The Trayvon Martin trial, which should have been a legal examination of the acts of George Zimmerman but wasn’t, has ended and the younger members of the culture and a bunch of elders like me are devastated and angry. We are bouncing between despondency and rage. And in the days since the verdict, much of the bouncing has been on the Internet, where white entitlement has erupted repeatedly. Race, finally, is in the fore — at least for the saner ones among us. Fewer white supremacists are demanding that race had nothing to do with Zimmerman’s original stalking and accosting of the Black teenager. But the damage has been done. For every supportive post I have seen two, three and four posts making the claims listed above for Victim Feminism, even in radical feminist circles. And I have been scrambling to make challenging and worthwhile supportive posts! Even claims that feminism has work to do on racism/ white supremacy are contentious. Our work has barely begun, here.

If you suspect I’m overstating radical feminists‘ resistance to dealing with racism, consider this choice paragraph:



I am seeing this Zimmerman / Martin case being blown up on the Radfem FB pages and women fighting each other and actual claims being made that Radfems are seriously racist.  First of all, why are we discussing the Zimmerman case in the first place on Radfem pages when the case is about two men?  Secondly, women can’t be racist against men even black men because even black men oppress white women and have more privilege in patriarchy than white women.  If you are a radical feminist you should understand this basic power dynamic that the oppressed can’t oppress their oppressors. Yes white women can oppress and do have privilege over minority women and yes heterosexual women can oppress and do have privilege over lesbian women, but so far the claims I have seen of their being serious racism amongst Radfems have not been based on white Radfem women oppressing minority women or white heterosexual Radfem women oppressing lesbian women, but instead on Radfem women not wanting to concern themselves about the Zimmerman/Martin case—which is about MEN.  I must agree that this subject has no place in radical feminism and calling Radfem women racist because they don’t want to engage in or discuss the plight of men regardless of their race is ridiculous and has only proven to divide women.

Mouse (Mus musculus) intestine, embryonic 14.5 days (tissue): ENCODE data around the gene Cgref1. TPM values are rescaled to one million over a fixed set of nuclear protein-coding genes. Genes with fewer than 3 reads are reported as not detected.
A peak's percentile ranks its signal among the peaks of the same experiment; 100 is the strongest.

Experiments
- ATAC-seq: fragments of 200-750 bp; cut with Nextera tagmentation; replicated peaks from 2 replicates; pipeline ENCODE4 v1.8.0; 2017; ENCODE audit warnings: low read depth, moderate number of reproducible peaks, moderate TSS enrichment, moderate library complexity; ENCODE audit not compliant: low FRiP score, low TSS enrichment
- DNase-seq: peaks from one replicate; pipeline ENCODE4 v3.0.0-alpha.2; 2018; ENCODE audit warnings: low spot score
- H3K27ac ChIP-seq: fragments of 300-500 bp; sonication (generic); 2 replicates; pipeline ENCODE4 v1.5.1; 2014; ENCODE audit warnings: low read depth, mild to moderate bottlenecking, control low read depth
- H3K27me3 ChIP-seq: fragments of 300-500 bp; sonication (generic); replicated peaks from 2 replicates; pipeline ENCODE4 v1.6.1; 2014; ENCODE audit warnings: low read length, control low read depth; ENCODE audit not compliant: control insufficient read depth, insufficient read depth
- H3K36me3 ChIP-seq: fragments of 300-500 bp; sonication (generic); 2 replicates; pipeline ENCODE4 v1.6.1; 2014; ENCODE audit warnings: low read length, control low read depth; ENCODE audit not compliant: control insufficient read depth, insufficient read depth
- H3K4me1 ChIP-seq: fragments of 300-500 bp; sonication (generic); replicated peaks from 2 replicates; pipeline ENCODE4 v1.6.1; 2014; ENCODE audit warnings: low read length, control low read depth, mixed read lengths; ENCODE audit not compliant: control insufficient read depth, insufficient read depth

(http://shehasthepower.wordpress.com/2013/07/19/zimmerman-case-allegations-that-radfems-are-racist-wtf/)


It is a complete misunderstanding of radical feminism, a branch of feminism begun in great part by Black lesbians. There is nowhere in oppression theory, besides in this blogger’s narrow view, that states that (white) women cannot be racist against men of color because all men have greater power than even that of white women. Nowhere. Simply because it’s not true. Both groups, white women and men of Color, are kept mobile on patriarchal capitalism’s hierarchy, certainly both below elite white men, so that they can be pitted against one another in whichever ways benefit elite white men. Black men rape; white women use their contacts with white men to move Black men out of their way. This has meant devastated or dead white women, this has meant devastated or dead Black men; mostly this has meant that the lives and deaths of Black women have been marginalized out of everyone’s awareness. Ha! Feminism.

Notes: